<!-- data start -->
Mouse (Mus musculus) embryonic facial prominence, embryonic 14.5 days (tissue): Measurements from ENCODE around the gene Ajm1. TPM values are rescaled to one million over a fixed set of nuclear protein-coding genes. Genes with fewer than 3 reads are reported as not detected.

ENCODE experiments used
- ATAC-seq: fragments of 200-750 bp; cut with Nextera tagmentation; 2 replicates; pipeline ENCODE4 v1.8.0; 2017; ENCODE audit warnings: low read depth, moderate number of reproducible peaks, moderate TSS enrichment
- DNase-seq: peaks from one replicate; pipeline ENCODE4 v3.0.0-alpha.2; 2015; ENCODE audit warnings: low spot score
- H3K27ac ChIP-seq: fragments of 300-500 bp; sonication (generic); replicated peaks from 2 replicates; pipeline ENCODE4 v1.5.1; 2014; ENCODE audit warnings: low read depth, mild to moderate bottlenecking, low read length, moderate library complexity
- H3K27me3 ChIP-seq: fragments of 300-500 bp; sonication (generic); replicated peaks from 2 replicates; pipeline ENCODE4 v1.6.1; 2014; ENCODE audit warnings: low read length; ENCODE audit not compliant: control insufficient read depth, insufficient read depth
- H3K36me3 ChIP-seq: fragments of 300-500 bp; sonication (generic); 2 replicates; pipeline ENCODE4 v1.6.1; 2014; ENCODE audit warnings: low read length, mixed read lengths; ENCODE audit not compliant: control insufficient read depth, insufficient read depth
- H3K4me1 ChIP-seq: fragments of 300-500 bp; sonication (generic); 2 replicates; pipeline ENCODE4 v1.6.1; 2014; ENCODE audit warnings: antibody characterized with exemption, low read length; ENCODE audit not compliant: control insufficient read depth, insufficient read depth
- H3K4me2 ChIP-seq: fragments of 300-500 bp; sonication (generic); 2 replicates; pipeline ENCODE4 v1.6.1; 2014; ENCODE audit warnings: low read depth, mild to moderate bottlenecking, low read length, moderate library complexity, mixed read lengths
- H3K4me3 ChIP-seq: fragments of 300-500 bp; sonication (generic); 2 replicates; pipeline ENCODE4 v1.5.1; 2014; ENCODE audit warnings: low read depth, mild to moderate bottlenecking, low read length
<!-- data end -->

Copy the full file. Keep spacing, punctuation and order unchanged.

Mouse (Mus musculus) embryonic facial prominence, embryonic 14.5 days (tissue): Measurements from ENCODE around the gene Ajm1. TPM values are rescaled to one million over a fixed set of nuclear protein-coding genes. Genes with fewer than 3 reads are reported as not detected.

ENCODE experiments used
- ATAC-seq: fragments of 200-750 bp; cut with Nextera tagmentation; 2 replicates; pipeline ENCODE4 v1.8.0; 2017; ENCODE audit warnings: low read depth, moderate number of reproducible peaks, moderate TSS enrichment
- DNase-seq: peaks from one replicate; pipeline ENCODE4 v3.0.0-alpha.2; 2015; ENCODE audit warnings: low spot score
- H3K27ac ChIP-seq: fragments of 300-500 bp; sonication (generic); replicated peaks from 2 replicates; pipeline ENCODE4 v1.5.1; 2014; ENCODE audit warnings: low read depth, mild to moderate bottlenecking, low read length, moderate library complexity
- H3K27me3 ChIP-seq: fragments of 300-500 bp; sonication (generic); replicated peaks from 2 replicates; pipeline ENCODE4 v1.6.1; 2014; ENCODE audit warnings: low read length; ENCODE audit not compliant: control insufficient read depth, insufficient read depth
- H3K36me3 ChIP-seq: fragments of 300-500 bp; sonication (generic); 2 replicates; pipeline ENCODE4 v1.6.1; 2014; ENCODE audit warnings: low read length, mixed read lengths; ENCODE audit not compliant: control insufficient read depth, insufficient read depth
- H3K4me1 ChIP-seq: fragments of 300-500 bp; sonication (generic); 2 replicates; pipeline ENCODE4 v1.6.1; 2014; ENCODE audit warnings: antibody characterized with exemption, low read length; ENCODE audit not compliant: control insufficient read depth, insufficient read depth
- H3K4me2 ChIP-seq: fragments of 300-500 bp; sonication (generic); 2 replicates; pipeline ENCODE4 v1.6.1; 2014; ENCODE audit warnings: low read depth, mild to moderate bottlenecking, low read length, moderate library complexity, mixed read lengths
- H3K4me3 ChIP-seq: fragments of 300-500 bp; sonication (generic); 2 replicates; pipeline ENCODE4 v1.5.1; 2014; ENCODE audit warnings: low read depth, mild to moderate bottlenecking, low read length